Page 73a Great Canadian Heritage Discoveries
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More important Canadian antique memorabilia the Museum has preserved.

Folk Art - General "Little" Phil Sheridan (1831-1888)

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flashing newGreat Canadian Heritage Treasure A truly fabulous large and ultra rare piece of historical art.

But who is it?

It turned up as an "unknown man" at a Toronto auction, but came from a Rhode Island estate.

The frame is fitted around an oil painting on a wooden slab which is heavily lacquered and framed with sea shells, two of which have fallen off, and two are damaged.

But then the piece is ancient, well over 100 years old. The portrait has a split behind the ear caused by the wood drying out through time. We originally thought it Spanish-American War (1898) in origin, but the age burn throughout, is considerably older than that...

The portrait is obviously of an American officer, wearing a uniform - epaulettes, collar, and buttons as worn by naval and army officers from the Civil War 1861 to around 1910.

The sash is noteworthy and should be a defining clue as to the man's identity.

After searching through countless photos of scores of US generals and admirals from 1860 to 1900, only one candidate made the cut - famous Civil War General Phil Sheridan, renowned Indian fighter in the 1860s and 70s, and Commander-in-Chief of the US Army from 1883 till 1888, when he died.

It was probably painted by an admirer who may very well have campaigned for him during the Civil War or in the Indian wars.

Folk Art - US General Phil Sheridan
Orig. oil on wood - Image Size - 49 x 47 cm oa
Found - Toronto, ON
Folk art of Civil War generals is exceedingly rare, especially large and well executed pieces of which this is a superlative example. Perhaps one of the following contemporary portraits was used to make this folk art painting of the famous celebrity.
flashing newGreat Canadian Heritage Treasure A fabulous cabinet card by famous portrait photographer Napoleon Sarony, of Little Phil Sheridan who never grew taller than 5 feet 5 inches and 115 pounds but cut a powerful swath through American history..

General Grant, the Union Commander during the latter part of the American Civil War, and later US President, commented that he had never heard of a general, anywhere, who was superior to Sheridan, and thinking a moment, added, and probably none who were his equal either.

It is possible that this is the photo used by the folk artist as a reference for his oil portrait. The collar, the epaulettes, the placement of the buttons of the uniform are precise.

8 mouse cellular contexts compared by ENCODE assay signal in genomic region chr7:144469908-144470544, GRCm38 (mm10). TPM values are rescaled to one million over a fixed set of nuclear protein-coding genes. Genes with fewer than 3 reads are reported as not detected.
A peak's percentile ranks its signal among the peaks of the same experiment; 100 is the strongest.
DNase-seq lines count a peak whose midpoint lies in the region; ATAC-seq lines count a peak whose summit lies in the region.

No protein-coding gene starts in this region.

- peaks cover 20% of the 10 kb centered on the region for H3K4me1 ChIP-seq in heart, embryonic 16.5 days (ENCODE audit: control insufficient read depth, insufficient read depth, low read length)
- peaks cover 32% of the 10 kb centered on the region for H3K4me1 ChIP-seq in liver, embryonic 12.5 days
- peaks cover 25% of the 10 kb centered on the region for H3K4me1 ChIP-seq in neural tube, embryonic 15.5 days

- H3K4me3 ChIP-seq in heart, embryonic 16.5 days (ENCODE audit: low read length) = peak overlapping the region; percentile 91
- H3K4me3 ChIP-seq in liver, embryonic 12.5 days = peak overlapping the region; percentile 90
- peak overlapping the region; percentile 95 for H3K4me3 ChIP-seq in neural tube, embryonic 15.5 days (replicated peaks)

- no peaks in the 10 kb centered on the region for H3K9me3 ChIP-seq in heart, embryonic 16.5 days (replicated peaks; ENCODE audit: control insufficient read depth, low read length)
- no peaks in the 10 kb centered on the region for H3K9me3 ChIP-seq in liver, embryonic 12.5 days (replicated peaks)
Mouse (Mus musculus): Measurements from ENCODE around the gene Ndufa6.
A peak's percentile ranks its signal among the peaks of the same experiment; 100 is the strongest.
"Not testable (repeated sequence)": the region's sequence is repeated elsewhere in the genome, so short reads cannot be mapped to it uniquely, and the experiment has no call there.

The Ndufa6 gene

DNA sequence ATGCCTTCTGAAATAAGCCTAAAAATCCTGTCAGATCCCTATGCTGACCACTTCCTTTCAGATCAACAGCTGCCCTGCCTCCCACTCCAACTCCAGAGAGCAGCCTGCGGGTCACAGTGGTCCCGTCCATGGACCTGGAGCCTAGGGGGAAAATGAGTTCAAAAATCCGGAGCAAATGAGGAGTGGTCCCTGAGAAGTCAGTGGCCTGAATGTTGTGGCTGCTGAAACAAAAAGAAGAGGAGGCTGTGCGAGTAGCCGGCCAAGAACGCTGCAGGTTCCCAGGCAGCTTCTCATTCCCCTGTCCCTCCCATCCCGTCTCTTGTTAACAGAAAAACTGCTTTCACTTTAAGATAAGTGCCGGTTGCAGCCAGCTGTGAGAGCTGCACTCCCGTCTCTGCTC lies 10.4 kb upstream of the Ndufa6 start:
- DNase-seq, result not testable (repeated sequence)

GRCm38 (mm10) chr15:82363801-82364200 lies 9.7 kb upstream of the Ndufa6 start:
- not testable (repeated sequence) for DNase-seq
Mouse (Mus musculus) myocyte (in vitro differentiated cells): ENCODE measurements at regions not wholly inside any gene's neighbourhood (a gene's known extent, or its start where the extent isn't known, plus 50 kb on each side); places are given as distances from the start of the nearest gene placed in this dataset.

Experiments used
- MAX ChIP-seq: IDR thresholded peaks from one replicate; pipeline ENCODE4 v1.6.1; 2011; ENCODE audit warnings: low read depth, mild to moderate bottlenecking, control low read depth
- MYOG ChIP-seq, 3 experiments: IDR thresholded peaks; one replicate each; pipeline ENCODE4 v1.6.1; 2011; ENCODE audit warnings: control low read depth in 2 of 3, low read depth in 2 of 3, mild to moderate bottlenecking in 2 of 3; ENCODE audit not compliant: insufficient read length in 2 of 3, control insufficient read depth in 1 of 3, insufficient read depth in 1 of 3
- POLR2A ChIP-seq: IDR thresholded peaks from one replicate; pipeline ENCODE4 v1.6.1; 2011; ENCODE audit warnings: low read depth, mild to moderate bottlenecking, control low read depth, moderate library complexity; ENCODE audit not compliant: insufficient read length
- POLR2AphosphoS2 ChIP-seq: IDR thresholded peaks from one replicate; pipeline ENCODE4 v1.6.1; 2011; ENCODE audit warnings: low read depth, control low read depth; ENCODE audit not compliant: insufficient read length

The cock of the head and chin, the arrangement of the hair and general features are convincing.

The sash is definitive; Sheridan is the only general we have been able to find who posed with a sash, and he did it often.

The oil very likely dates from the 1870s when Phil was making a reputation as an Indian fighter on the western plains. As head of the Department of the Missouri he was in charge of pacifying the Indians of the Great Plains, an area of 1 million square miles between the Mississippi River and the Rocky Mountains. It was during his watch that his subordinate General Custer was killed with his command at the Little Big Horn in Montana in 1876 by Sioux Chief Sitting Bull's band. They fled to Canada after the battle to escape Little Phil's murderous wrath.

Sheridan is widely accused of genocide while prosecuting his Indian wars. He is often given credit for the famous phrase "The only good Indian is a dead Indian" which originated when Comanche Chief Tosawi defensively protested, "Me good Indian," to which Sheridan is reputed to have replied, "The only good Indians I ever saw were dead." Journalists rephrased it to give it a more poetic ring. Later Sheridan disowned the phrase.

Thousands of Indian men, women, and children died due to his ruthless campaigns to remove the Indian factor from the American west. He said he didn't mind women and children being killed if it was necessary for a successful attack. He deliberately promoted the slaughter of the buffalo to remove a food and sustenance staple for Indian people hoping to starve them into submission or oblivion. All part of a long standing US policy of how to deal with non-white, non-Christian populations, whether at home or abroad... while spreading Democracy and Freedom everywhere...

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Cabinet Card, General Phil Sheridan - c 1879
Orig. photo - Size - oa 11 x 17 cm
Found - Green Bay, WI